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Social ties, space, and resilience: Literature review of community resilience to disasters and constituent social and built environment factors

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  • Ann Carpenter
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    Abstract

    Communities have faced a variety of crises in recent decades, including more frequent and severe natural disasters. As applied to disasters, resilience entails the ability of a community to rebound following a hurricane, earthquake, or other disturbance. Given the importance of resilience in promoting an effective recovery, the factors that contribute to community resilience are of great interest to scholars and practitioners in many fields. Recent work has examined, for example, socioeconomic indicators that contribute to greater social vulnerability and organizational structures that contribute to a more effective recovery. The importance of strong social networks in resilience is among the most oft-repeated lessons learned in recent scholarship. This paper examines the intersection of three connected threads in the literature to understand one particular aspect of resilience: how the built environment contributes to greater resilience by supporting and encouraging strong social networks. Given that social networks positively influence resilience and that the built environment exerts influence on social networks, this literature review examines evidence linking strong social networks, a varied and integrated built environment, and greater resilience.

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    Bibliographic Info

    Paper provided by Federal Reserve Bank of Atlanta in its series Community and Economic Development Discussion Paper with number 2013-02.

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    Date of creation: 2013
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    Handle: RePEc:fip:fedacd:2013-02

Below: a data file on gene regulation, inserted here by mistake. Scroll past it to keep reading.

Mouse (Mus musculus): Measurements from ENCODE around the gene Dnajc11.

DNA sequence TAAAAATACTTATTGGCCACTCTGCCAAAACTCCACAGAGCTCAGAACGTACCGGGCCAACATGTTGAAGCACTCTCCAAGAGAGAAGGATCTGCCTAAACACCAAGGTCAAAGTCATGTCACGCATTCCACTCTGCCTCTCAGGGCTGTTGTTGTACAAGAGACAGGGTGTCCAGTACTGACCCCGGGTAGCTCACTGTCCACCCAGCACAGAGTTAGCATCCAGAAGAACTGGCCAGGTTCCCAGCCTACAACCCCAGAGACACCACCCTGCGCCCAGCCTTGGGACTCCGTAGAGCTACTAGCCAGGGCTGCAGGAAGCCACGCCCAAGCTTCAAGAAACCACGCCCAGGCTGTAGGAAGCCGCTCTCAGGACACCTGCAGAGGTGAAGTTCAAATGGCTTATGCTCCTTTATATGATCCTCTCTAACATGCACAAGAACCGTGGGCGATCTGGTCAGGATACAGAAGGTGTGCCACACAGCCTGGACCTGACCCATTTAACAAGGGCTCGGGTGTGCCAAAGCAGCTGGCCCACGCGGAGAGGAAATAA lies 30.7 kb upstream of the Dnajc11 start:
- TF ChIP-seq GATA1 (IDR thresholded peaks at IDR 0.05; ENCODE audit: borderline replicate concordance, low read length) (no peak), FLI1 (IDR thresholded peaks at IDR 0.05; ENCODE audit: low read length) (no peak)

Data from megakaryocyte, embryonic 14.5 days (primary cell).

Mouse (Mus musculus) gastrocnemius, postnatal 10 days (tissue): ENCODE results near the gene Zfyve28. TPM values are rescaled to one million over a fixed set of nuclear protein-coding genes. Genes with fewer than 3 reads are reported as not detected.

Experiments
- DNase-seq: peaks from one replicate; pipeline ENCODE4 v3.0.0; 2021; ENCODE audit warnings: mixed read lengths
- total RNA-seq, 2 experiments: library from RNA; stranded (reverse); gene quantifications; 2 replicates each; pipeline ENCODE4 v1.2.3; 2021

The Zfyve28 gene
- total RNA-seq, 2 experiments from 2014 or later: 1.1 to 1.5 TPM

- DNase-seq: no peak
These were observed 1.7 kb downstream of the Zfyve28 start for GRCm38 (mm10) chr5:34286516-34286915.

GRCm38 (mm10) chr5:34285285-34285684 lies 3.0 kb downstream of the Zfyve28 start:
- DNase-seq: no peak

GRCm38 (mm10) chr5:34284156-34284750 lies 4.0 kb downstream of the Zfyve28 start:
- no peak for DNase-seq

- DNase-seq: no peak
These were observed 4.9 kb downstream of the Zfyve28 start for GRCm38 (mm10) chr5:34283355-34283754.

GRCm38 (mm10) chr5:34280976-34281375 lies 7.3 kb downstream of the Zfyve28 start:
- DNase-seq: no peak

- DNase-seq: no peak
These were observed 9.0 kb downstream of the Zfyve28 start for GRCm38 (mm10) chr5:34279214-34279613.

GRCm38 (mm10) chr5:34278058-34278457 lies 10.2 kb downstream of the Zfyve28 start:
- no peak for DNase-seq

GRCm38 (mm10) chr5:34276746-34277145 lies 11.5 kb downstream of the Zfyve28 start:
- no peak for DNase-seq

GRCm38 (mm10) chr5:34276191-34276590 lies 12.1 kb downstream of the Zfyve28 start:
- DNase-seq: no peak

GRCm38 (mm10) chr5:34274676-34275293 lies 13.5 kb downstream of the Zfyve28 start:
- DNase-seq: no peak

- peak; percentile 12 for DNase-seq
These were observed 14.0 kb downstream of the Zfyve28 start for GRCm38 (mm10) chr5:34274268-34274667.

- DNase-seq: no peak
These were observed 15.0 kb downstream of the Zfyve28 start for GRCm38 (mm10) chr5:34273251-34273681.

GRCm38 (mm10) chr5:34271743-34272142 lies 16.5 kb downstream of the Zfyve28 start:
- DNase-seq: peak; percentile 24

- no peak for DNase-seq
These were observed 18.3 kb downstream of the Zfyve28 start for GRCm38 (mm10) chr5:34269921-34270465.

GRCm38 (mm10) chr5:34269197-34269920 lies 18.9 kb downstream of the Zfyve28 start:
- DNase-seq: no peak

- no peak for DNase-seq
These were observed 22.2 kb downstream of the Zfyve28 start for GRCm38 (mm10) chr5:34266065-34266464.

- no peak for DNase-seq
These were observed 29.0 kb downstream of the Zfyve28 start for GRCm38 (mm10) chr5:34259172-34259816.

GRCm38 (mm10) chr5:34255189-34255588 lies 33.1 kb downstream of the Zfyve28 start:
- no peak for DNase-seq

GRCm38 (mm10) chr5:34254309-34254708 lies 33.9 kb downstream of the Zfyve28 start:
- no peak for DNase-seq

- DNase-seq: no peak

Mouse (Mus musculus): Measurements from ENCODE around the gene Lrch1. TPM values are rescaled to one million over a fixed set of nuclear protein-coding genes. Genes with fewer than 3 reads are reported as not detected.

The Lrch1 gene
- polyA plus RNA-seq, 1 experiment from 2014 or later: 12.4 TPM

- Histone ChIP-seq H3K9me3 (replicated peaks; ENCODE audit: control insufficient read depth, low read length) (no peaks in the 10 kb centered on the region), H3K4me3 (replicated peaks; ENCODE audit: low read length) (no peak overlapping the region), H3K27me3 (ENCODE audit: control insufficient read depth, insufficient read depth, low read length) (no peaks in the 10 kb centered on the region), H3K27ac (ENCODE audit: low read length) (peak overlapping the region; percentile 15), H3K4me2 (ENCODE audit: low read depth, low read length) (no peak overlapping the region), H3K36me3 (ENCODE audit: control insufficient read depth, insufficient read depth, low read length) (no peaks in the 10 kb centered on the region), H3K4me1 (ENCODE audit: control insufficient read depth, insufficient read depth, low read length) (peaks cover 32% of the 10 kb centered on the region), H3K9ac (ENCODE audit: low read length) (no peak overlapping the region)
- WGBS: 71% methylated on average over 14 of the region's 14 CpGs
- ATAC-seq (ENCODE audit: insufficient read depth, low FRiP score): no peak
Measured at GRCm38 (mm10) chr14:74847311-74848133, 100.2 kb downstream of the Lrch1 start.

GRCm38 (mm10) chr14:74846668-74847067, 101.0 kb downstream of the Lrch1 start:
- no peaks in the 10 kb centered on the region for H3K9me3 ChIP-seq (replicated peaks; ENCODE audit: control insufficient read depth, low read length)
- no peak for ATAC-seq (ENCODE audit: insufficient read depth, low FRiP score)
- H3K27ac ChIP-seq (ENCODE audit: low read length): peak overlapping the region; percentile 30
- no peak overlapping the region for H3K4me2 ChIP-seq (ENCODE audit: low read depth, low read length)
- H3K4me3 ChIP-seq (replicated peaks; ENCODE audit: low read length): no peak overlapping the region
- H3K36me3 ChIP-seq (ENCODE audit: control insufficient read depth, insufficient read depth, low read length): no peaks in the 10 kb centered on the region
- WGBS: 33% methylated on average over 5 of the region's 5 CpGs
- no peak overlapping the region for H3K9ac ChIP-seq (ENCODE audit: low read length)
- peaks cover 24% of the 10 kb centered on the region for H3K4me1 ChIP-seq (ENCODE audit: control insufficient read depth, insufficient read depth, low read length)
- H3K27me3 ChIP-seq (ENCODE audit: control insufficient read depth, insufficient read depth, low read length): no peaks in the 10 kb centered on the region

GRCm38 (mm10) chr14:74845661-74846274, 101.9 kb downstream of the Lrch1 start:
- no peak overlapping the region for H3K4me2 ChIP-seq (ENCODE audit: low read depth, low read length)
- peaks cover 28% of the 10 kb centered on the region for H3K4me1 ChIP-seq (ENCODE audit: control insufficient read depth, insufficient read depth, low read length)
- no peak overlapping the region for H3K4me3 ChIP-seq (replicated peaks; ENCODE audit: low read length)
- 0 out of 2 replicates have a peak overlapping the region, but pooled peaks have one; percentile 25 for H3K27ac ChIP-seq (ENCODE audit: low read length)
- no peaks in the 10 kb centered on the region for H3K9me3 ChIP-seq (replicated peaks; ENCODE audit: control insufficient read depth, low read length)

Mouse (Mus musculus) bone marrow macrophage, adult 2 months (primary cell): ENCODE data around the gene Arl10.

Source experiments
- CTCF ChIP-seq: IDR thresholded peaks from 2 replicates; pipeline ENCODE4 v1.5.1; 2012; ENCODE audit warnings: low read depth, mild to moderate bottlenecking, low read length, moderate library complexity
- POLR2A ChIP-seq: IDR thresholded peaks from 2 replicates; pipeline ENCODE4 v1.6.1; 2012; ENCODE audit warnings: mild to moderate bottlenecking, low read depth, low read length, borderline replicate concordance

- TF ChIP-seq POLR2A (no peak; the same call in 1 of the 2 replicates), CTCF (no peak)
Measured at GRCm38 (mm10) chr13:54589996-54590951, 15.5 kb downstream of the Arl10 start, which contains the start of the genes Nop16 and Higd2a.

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    1. Roel Rutten & Hans Westlund & Frans Boekema, 2010. "The Spatial Dimension of Social Capital," European Planning Studies, Taylor & Francis Journals, Taylor & Francis Journals, vol. 18(6), pages 863-871, June.
    2. Montgomery, James D, 1991. "Social Networks and Labor-Market Outcomes: Toward an Economic Analysis," American Economic Review, American Economic Association, American Economic Association, vol. 81(5), pages 1407-18, December.
    3. P Healey, 1998. "Building institutional capacity through collaborative approaches to urban planning," Environment and Planning A, Pion Ltd, London, vol. 30(9), pages 1531-1546, September.
    4. Raymond Burby & Peter May, 1998. "IntergovernmentalEnvironmental Planning: Addressing the Commitment Conundrum," Journal of Environmental Planning and Management, Taylor & Francis Journals, Taylor & Francis Journals, vol. 41(1), pages 95-110.
    5. Douglas Massey, 1996. "The age of extremes: Concentrated affluence and poverty in the twenty-first century," Demography, Springer, Springer, vol. 33(4), pages 395-412, November.
    6. Berkman, Lisa F. & Glass, Thomas & Brissette, Ian & Seeman, Teresa E., 2000. "From social integration to health: Durkheim in the new millennium," Social Science & Medicine, Elsevier, Elsevier, vol. 51(6), pages 843-857, September.
    7. Susan L. Cutter & Bryan J. Boruff & W. Lynn Shirley, 2003. "Social Vulnerability to Environmental Hazards," Social Science Quarterly, Southwestern Social Science Association, vol. 84(2), pages 242-261.
    8. Barbara Entwisle, 2007. "Putting people into place," Demography, Springer, Springer, vol. 44(4), pages 687-703, November.
    9. Charles C. Tu & Mark J. Eppli, 1999. "Valuing New Urbanism: The Case of Kentlands," Real Estate Economics, American Real Estate and Urban Economics Association, American Real Estate and Urban Economics Association, vol. 27(3), pages 425-451.
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